Obama Seeks to Close Gap in Pennsylvania

Sen. Barack Obama storms across Pennsylvania in a final effort to catch Sen. Hillary Clinton and win Tuesday's Democratic primary. Can he grasp another chance to close out his rival?

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MELISSA BLOCK, host:

This is ALL THINGS CONSIDERED from NPR News. I'm Melissa Block.

There are just hours left before Pennsylvanians vote in their presidential primary. It's been a long break between contests, six weeks since the last primary.

In the Democratic race in Pennsylvania, Hillary Clinton's lead over Barack Obama has been reduced to single digits according to many polls. And the candidates are making last-minute pitches from the stump and over the airwaves.

Hillary Clinton released this ad today.

(Soundbite of campaign ad)

Unidentified Man #1: With two wars, oil prices skyrocketing, and an economy in crisis - Harry Truman said it best, if you can't stand the heat, get out of the kitchen. Who do you think has what it takes?

Senator HILLARY CLINTON (Democrat, New York; Presidential Candidate): I'm Hillary Clinton and I approve this message.

BLOCK: And later in the day, the Obama campaign responded.

(Soundbite of campaign ad)

Unidentified Man #2: Who has what it takes to really bring change? To finally take on the special interests, not take their money? Who made the right judgment about opposing the war, and had the courage and character to speak honestly about it...

BLOCK: Both candidates spent today campaigning furiously across the state in an effort to demonstrate momentum both in Pennsylvania and in the national contest for the nomination.

NPR's Don Gonyea and David Greene have been traveling with the candidates. And we start with Don Gonyea, who's covering Senator Obama. And Don, tell us about Senator Obama's last day campaigning.

DON GONYEA: Well, I'm speaking to you from Blue Bell, Pennsylvania - this tiny little town not too far from Philadelphia, and he did a very low-key and unusually small town hall meeting here, with about 30 people, and most of it focused on domestic issues.

But later today, there's a large town hall meeting in McKeesport, which is in the Pittsburgh area, and a big rally in Pittsburgh tonight. He's also doing some nontraditional media today. He is taping the Rachael Ray Show. She, of course, is the cable TV cooking diva. And then he's taping something, a message for something called "WWE Raw." I don't know if you know what that is, Melissa. But WWE stands for...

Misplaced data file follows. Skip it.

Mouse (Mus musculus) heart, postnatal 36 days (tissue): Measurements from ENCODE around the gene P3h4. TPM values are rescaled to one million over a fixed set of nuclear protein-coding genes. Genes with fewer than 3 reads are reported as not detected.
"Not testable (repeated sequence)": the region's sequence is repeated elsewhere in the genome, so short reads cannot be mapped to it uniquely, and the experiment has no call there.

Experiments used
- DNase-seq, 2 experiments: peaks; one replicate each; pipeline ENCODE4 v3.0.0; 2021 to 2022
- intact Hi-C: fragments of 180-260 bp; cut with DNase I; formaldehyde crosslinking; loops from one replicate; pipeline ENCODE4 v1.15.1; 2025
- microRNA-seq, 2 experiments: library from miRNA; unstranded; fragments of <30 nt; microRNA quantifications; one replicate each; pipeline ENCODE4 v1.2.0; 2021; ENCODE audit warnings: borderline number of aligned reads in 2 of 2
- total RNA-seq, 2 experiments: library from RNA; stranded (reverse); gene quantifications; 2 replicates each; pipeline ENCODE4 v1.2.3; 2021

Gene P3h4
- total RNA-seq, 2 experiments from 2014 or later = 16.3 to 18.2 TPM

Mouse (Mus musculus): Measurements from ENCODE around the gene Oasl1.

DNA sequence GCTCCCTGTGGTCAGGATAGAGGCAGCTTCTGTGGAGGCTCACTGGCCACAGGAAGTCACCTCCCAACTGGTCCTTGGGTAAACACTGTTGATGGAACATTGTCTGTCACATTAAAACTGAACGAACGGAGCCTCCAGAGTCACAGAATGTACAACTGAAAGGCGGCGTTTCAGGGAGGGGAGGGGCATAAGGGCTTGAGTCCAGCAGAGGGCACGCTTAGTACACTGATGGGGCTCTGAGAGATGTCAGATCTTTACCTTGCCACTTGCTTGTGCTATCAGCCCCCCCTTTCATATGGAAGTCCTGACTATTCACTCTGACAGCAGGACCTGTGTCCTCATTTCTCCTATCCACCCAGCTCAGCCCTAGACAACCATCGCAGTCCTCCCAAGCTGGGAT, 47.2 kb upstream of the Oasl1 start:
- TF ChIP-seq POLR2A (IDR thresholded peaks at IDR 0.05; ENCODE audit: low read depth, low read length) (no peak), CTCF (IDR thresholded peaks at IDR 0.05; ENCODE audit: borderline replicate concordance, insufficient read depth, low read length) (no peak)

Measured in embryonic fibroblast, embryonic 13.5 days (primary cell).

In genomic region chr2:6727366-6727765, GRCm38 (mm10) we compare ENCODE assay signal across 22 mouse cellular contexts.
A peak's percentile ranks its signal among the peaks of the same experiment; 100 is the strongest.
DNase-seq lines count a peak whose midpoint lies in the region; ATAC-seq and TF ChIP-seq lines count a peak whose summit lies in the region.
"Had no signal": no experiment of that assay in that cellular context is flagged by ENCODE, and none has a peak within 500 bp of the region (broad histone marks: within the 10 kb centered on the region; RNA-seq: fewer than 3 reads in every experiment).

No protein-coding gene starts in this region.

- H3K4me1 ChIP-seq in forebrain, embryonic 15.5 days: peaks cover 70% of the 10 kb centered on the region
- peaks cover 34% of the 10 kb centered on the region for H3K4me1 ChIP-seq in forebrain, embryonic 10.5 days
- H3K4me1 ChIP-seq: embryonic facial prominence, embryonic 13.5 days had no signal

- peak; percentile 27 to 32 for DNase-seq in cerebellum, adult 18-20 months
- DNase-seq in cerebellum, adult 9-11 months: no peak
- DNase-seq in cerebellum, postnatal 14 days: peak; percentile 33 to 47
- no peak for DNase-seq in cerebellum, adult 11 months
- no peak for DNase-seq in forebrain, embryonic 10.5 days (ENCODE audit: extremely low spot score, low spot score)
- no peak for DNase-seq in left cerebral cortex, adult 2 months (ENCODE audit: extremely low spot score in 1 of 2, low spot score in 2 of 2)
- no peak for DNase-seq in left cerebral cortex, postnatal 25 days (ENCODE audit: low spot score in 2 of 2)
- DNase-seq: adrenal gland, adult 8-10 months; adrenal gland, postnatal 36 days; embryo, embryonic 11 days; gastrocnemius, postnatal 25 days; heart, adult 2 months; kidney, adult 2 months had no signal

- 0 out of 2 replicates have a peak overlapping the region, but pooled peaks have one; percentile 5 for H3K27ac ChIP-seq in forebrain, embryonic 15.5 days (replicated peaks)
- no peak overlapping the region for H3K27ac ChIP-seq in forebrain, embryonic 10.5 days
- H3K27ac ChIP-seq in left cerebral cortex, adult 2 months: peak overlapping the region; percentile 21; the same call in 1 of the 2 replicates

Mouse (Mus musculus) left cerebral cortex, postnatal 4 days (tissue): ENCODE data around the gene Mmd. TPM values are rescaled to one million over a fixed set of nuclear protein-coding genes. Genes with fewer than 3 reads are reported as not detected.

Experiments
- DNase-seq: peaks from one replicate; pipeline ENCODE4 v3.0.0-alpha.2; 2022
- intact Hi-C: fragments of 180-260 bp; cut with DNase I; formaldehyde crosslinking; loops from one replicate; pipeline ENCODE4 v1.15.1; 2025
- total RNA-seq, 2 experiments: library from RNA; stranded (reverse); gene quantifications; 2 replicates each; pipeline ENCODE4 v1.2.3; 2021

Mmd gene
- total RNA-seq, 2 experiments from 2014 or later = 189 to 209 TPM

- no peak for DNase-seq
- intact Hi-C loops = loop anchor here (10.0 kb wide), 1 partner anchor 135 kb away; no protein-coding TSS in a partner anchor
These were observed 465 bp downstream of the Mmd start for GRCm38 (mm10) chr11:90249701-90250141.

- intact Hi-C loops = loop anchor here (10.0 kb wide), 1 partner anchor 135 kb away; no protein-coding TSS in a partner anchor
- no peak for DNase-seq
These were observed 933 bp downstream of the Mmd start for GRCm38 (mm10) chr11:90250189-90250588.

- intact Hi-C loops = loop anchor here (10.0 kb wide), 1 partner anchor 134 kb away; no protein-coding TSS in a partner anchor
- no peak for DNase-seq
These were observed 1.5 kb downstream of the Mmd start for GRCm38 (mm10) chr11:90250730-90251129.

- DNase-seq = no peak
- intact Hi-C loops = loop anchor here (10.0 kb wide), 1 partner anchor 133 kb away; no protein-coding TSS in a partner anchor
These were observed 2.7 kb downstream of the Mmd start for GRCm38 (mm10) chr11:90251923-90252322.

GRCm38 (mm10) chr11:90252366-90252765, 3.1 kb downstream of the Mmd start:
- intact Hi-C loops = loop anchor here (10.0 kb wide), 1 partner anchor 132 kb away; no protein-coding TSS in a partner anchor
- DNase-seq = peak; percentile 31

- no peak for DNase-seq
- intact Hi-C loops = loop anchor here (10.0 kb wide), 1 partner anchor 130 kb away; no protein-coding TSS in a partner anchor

BLOCK: I think it has something to do with wrestling.

GONYEA: World Wresting Entertainment. And he's doing Jon Stewart's Daily Show. So, from the sublime to the ridiculous and back again, I guess.

BLOCK: Don, but Barack Obama has generally been running behind Hillary Clinton in the polls in Pennsylvania, but he has narrowed the gap. What's he doing to try to really narrow the margin there?

GONYEA: Well again, the focus is really mostly on the economy over this past weekend. And what he's doing is he's talking in greater specificity about individuals he's meeting who are sharing stories with him of their own economic worries. He's talking about how people have more money going out each month because of higher food and higher gasoline bills and less money coming in. Maybe because their wages are stagnant. He's also, though, taking a very tough line, as tough a line as he's ever taken on Hillary Clinton, painting her as a candidate who has decided that the only way she can win is to go negative and to tear him down.

BLOCK: Barack Obama did say in an interview that he is not predicting a win in Pennsylvania tomorrow. A lot of this seems to be about managing expectations.

GONYEA: It certainly is. What they would like is for it to be close in Pennsylvania, close enough to have it be all but a victory. And they do want to demonstrate that they've done well here, that they've done better than perhaps people, people thought they would, they talk about how Hillary Clinton had a 20-point lead at one point. So, they just want to come out of here with it being as close as possible and they are looking ahead to the next dates on May 6th -North Carolina and Indiana, where they expect to do well on both places.

BLOCK: Okay, NPR's Don Gonyea with the Obama campaign in Blue Bell, Pennsylvania, outside Philadelphia. Don, thanks so much.

GONYEA: All right. Thank you.

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